“National Geographic’s Real Pirates”

To an entire generation, the word “pirate” brings to mind an effete but basically harmless Johnny Depp with historically inaccurate eyeliner acting like a drunk Keith Richards. The true scalawags of the seas were a bit more dangerous. The exhibit “National Geographic’s Real Pirates” tells the story of the ill-fated Whydah, destroyed in 1717 during a violent storm off the coast of Cape Cod. (Originally built as a slave ship in 1715, the Whydah became a pirate ship, sailing from London.) More than 150 artifacts recovered from the wreck will be on display. “The Whydah is the first authenticated pirate ship to be found in U.S. waters, and visitors will embark on a journey back in time to the life of a pirate with artifacts like jewelry, weaponry and treasure chests full of gold and coins,” says Sydney O’Drobinak of Moody Gardens. “And through four compelling stories of the people whose lives converged on the vessel before it sank, it offers visitors an unprecedented glimpse into the distinctive political, social and economic circumstances of the early 18th-century Caribbean.”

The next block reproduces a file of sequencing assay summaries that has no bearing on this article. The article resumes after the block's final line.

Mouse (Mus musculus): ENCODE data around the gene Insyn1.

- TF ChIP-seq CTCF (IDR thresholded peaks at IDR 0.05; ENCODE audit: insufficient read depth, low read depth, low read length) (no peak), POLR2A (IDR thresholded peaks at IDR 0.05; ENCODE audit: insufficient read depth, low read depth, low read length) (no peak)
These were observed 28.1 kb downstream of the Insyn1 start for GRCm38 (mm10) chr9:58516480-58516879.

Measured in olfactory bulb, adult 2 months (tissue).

Extended hours during Spring Break 10 a.m. to 8 p.m. Regular viewing hours are 10 a.m. to 6 p.m. daily. Through September 28. 1 Hope Boulevard, Galveston Island. For information, call 800-582-4673 or visit moodygardens.org. $9.95 to $15.95.
March 8-Sept. 28, 10 a.m.-6 p.m., 2014